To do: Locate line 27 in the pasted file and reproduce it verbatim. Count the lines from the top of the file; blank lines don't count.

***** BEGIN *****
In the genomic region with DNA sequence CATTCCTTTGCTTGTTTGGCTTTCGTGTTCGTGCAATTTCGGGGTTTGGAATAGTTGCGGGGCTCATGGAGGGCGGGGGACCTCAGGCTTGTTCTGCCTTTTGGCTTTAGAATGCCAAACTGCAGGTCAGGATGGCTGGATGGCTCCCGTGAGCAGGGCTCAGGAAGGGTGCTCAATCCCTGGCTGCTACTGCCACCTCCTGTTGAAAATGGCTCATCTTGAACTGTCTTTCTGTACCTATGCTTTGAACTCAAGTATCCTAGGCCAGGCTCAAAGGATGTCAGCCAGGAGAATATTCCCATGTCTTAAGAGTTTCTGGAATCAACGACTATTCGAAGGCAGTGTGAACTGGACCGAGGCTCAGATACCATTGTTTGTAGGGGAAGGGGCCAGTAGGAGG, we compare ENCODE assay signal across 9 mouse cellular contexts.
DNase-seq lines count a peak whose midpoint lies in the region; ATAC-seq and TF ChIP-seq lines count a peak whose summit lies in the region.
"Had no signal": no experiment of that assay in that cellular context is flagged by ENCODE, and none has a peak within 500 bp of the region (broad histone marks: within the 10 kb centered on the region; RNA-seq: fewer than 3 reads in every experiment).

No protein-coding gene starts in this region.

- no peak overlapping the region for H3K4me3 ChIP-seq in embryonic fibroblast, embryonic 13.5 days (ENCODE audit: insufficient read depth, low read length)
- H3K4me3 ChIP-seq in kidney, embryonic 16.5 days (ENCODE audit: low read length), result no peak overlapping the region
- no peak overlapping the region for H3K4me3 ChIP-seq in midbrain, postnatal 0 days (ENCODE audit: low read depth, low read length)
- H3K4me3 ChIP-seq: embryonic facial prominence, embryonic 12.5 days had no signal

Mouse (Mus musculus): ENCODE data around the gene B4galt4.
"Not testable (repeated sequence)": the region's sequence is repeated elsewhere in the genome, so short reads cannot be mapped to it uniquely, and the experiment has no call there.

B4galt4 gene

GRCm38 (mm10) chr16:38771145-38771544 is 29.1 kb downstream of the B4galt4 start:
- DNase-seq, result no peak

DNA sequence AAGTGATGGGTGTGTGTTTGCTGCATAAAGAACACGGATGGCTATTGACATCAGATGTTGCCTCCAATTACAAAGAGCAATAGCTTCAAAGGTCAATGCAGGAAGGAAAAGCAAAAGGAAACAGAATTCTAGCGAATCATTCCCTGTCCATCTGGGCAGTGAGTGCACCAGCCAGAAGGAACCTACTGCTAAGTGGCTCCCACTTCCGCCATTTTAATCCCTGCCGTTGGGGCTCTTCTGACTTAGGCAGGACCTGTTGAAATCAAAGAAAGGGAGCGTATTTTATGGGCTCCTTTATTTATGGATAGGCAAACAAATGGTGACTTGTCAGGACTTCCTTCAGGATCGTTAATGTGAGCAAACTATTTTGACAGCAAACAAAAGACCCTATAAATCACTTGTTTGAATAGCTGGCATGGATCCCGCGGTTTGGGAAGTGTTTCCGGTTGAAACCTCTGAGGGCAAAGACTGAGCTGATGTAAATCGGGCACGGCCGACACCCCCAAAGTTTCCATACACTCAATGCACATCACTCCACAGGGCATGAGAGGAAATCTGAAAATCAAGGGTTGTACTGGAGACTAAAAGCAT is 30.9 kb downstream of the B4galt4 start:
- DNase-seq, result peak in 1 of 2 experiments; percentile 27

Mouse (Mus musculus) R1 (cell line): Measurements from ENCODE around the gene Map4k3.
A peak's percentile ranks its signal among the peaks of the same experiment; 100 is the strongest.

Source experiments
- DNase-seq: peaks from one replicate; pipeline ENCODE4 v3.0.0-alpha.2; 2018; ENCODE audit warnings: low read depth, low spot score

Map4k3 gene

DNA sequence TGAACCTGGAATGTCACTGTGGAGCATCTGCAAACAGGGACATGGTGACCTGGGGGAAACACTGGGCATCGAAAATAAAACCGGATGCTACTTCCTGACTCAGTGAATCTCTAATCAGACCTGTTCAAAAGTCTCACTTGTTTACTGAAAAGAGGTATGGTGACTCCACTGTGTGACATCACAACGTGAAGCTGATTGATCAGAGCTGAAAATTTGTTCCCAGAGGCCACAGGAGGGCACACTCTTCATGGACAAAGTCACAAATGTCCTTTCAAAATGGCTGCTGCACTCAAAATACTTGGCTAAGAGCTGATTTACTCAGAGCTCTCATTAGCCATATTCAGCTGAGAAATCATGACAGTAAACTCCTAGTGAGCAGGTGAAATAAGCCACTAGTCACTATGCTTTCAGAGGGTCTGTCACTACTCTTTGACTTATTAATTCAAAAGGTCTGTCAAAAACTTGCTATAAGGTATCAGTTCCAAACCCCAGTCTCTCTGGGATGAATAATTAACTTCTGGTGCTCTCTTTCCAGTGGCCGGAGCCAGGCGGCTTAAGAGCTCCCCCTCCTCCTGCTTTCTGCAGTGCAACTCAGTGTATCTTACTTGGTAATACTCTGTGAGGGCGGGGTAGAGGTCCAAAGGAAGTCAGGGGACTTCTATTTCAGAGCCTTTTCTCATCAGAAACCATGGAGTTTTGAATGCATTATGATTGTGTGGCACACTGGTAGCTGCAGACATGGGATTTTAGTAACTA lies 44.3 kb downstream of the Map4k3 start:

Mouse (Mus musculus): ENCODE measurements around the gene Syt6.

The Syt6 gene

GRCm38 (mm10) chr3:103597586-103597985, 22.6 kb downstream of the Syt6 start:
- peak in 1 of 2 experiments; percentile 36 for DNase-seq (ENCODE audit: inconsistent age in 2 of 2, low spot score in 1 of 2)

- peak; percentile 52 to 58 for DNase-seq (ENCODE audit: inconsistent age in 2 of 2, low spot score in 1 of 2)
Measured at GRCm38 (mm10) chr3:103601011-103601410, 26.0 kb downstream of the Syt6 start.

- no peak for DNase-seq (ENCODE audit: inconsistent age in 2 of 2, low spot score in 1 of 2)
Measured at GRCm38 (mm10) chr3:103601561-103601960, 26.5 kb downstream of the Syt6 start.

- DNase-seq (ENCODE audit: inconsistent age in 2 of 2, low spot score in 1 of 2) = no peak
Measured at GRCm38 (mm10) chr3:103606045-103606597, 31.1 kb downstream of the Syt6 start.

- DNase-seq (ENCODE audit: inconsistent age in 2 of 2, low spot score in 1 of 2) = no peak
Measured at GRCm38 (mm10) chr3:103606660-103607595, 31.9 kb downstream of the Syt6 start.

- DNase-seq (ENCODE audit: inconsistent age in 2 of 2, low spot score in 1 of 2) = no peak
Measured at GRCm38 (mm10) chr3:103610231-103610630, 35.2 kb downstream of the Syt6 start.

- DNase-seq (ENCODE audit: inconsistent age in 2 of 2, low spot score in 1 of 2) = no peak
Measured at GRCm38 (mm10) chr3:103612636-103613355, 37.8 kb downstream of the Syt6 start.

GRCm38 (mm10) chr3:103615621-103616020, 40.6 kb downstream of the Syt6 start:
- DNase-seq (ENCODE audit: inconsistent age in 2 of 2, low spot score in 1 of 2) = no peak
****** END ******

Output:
Measured at GRCm38 (mm10) chr3:103601011-103601410, 26.0 kb downstream of the Syt6 start.